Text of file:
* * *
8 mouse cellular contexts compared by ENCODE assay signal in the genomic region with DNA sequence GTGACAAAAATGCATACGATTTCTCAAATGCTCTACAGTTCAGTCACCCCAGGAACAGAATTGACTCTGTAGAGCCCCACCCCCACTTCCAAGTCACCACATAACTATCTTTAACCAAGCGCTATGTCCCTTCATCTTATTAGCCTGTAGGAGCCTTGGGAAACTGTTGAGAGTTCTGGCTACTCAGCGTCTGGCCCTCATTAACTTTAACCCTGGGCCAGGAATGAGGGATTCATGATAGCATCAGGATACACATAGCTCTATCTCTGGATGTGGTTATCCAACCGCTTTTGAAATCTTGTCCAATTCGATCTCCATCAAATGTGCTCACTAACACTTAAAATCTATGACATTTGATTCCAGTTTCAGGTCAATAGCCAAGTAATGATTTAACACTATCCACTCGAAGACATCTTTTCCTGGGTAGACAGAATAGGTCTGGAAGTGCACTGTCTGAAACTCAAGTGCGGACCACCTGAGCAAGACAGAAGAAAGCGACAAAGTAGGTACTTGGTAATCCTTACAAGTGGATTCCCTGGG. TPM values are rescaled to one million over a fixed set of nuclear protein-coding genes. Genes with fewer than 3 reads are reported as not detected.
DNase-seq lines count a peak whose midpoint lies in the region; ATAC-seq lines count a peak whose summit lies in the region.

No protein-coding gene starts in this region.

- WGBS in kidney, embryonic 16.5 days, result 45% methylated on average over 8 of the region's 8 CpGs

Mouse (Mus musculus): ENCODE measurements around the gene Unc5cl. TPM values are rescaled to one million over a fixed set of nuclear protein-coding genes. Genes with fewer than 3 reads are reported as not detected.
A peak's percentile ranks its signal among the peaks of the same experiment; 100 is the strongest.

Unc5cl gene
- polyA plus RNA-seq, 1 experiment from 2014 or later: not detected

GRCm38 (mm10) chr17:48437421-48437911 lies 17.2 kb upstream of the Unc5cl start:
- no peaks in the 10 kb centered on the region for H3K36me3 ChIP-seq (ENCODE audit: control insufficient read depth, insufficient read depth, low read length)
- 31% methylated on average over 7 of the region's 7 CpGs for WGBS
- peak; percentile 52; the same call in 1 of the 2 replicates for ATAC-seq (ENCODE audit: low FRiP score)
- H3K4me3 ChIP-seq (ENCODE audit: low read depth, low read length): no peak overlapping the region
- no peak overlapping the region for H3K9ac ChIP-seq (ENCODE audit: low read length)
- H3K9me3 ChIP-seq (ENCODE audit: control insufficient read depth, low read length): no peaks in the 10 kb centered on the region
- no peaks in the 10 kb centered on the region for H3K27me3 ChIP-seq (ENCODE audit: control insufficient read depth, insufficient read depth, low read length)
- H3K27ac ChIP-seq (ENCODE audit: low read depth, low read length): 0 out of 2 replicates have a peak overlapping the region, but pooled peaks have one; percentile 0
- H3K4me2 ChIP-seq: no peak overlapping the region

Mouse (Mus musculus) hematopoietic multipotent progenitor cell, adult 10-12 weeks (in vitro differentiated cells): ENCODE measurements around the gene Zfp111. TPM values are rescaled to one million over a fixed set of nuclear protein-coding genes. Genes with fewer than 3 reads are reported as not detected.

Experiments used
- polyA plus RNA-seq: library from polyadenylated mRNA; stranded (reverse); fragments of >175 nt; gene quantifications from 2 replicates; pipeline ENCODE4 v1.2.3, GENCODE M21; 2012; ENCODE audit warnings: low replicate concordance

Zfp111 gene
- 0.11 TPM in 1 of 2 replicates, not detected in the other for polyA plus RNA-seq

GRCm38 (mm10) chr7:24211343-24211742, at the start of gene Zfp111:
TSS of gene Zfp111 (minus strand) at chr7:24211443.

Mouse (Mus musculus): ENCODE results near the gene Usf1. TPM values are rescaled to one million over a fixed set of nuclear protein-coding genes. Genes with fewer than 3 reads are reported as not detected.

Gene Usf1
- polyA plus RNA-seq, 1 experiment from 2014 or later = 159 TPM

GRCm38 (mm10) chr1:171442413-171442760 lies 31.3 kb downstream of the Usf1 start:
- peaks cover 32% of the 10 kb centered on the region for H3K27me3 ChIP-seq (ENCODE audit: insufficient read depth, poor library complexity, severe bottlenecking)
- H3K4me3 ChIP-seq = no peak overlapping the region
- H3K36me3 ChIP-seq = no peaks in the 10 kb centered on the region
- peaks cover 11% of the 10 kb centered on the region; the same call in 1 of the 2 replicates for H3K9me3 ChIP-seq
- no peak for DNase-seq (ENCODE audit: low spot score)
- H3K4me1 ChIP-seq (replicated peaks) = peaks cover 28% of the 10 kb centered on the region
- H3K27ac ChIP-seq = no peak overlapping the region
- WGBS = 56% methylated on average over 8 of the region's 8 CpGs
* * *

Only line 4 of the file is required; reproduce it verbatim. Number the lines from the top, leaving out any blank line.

- WGBS in kidney, embryonic 16.5 days, result 45% methylated on average over 8 of the region's 8 CpGs